The U.S. is killing far more people than intended in some drone strikes, according to a report likely to raise new questions about the Obama administration’s reliance on drones in its battle against Islamic terrorists. The Intercept, in a wide-ranging set of articles on the U.S. drone program, reported that in one five month-period, nearly 90 percent of people killed by strikes in an operation in northeastern Afghanistan were not the intended targets. The news outlet reports documents detailing Operation Haymaker show that the campaign, that lasted between January 2012 and February 2013, killed more than 200 people, but only 35 were the intended targets. CLICK NOW TO PLAY ADVERTISEMENT The White House and Pentagon boast that the program is precise and civilian deaths are relatively minimal.
Lebanon’s Hezbollah has reiterated its condemnation of Saudi airstrikes against Yemen, saying the resistance movement will not remain silent over the aggression.
Hezbollah’s Media Relations issued a strongly-worded statement on Wednesday, saying Saudi Arabia is attempting to create divisions in the region and fragment the regional countries, Lebanon’s al-Manar TV reported.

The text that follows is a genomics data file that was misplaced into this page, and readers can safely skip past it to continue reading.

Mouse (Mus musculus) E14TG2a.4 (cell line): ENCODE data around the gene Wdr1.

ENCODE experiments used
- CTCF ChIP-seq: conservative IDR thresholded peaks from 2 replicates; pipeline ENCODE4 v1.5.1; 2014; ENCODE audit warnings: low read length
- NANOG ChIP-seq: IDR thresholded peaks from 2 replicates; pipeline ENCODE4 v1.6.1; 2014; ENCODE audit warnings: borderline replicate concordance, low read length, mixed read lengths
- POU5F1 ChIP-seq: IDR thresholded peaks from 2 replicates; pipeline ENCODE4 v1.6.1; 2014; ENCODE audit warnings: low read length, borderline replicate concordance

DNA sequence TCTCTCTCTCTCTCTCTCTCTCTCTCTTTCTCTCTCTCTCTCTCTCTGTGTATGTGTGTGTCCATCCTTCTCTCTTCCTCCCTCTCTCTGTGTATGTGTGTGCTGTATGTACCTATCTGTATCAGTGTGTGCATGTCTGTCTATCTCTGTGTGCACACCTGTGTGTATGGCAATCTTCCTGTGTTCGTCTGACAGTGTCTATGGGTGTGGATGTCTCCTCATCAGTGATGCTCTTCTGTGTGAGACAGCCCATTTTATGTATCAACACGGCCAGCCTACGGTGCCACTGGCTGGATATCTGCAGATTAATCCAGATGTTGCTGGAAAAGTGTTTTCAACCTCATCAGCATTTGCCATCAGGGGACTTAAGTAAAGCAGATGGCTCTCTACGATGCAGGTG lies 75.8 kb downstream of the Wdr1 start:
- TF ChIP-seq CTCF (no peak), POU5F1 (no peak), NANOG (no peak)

The statement further noted that Saudi Arabia murders innocent people through purchasing consciences, importing armies and soldiers, and sowing discord.
Extermination operations as well as mass murders are being committed during the course of the Saudi aggression against innocent Yemeni civilians, the statement said.
It also described Saudi Arabia as the regime of ignorance and murder in the Arabian Peninsula which is exporting terrorism, extremists and subversive ideologies. http://www.presstv.ir/Detail/2015/04/16/406542/Hezbollah-slams-Saudi-aggression-again
The framework agreement the U.S. and its international partners reached with Iran that blocks Tehran’s pathways to building a nuclear bomb is barely a week old and yet the usual suspects have already denounced it as a “bad deal.” Sound Familiar?
Many people in the seven European Union nations surveyed express negative views about minority groups in their country. In particular, negative attitudes toward Roma (sometimes also known as Gypsies) are common, while many also give Muslims unfavorable ratings. Negative attitudes toward Jews are less pervasive, although substantial minorities express an unfavorable opinion about Jews as well, especially in Greece where nearly half the public hold this view. Negative sentiments about all three groups are consistently more common among people on the ideological right.